His head split. Yet the whiskey gave none of the sweet pleasure of sherry or port.
But only the vague awareness that some figure, that of a white man, detached from the bar, was watching him caused him to push the glass away.
Christophe really coming back here! Christophe really opening a school! Richard’s dreams had never reached that height. In fact, they had always been rather modest dreams in which a pilgrimage to Paris had not even played a part.
Fixed on the backdrop of his imagination, rigidly and perfectly drawn, was a picture of Grandpère by the fire, pushing the Paris review of Christophe’s
Nuits de Charlotte
away from him. Antoine had taken it silently.
the old man spat into the grate.
“No, Grandpère!” Richard urged softly. “He has never…it’s always mentioned he’s a man of color…” But then he saw Antoine shake his head.
“Ten years…” the old man whispered. And from somewhere in the shadows, Richard’s father, pacing, laughed. Coming to hover over Richard’s chair, Rudolphe whispered dryly, “What do you think Paris is, some paradise where you grow angel’s wings? Where your skin turns to milk?” Richard was stunned and silent. Everyone spoke of going to Paris. Why, his brothers had gone…
It was then that the words, “Ten years…” came to him and he looked at Grandpère’s face. No one ever spoke about them anymore, those brothers. Richard could not even remember when this silence had commenced.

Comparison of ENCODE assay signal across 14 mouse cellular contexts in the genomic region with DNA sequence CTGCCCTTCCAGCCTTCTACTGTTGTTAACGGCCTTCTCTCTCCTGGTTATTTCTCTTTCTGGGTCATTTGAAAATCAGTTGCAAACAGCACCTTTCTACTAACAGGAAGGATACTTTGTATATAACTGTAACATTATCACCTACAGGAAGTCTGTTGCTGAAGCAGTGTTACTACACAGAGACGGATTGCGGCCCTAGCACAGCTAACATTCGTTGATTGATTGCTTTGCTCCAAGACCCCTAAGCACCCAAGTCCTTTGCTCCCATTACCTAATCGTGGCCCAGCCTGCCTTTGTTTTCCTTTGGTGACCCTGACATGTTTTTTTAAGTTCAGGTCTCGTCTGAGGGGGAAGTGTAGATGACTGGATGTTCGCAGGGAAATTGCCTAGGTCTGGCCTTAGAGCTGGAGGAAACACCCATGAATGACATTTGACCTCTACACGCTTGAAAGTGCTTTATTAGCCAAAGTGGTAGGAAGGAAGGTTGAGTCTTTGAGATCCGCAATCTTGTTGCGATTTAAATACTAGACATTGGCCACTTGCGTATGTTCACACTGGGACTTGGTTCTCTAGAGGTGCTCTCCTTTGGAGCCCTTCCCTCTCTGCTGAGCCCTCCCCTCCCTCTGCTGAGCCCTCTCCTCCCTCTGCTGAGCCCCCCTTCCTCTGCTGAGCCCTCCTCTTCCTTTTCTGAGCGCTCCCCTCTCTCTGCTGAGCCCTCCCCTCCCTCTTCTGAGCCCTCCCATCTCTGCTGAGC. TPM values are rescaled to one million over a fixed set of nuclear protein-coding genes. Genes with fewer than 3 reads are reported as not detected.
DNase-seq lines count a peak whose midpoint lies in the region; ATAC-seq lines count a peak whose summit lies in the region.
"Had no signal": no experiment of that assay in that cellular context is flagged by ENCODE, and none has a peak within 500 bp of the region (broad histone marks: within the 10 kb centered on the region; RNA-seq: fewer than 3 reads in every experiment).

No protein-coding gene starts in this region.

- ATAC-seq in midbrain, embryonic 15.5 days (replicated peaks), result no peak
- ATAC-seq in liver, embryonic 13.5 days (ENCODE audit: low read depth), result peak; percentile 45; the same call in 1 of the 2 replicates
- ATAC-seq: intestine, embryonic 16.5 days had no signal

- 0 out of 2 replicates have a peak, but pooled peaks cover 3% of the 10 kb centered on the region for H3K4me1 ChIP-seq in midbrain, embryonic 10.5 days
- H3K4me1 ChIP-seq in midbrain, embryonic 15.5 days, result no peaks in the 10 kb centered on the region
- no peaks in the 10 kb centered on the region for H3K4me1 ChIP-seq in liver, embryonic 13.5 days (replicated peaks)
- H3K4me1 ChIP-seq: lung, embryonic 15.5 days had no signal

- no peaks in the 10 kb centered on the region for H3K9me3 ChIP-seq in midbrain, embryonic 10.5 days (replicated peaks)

the grandfather whispered in disgust.
Richard stared mutely at the grate. It was something he had always known, something terribly wrong that hung in the air. Something that hovered very near his mother when she dusted their pictures by the stair. Richard had never seen these brothers, never seen a letter from them, never really thought…
“They live in Bordeaux, now, I think,” Antoine said later when they had gone upstairs. “A while back, a man came into the shop. He said they were there, wanted news of us. They’re married to white women, of course…”
He lay in bed that night thinking of them for the first time, André
and Michel. Married to white women. And when at last he pinched the candle out, he knew he would never go to Paris, that he would never leave this house as they had done, breaking Grandpère’s heart, and though he never thought of his father as possessing a heart at all, there was something there equally strong which bound them together. But Grandpère he adored. This year Richard had learned the books at the shop from him with ease and had gone occasionally to attend the mourners, always amazed when they seemed glad to see him, and pulling him down near them on chairs beside the coffin, patted frantically his hand.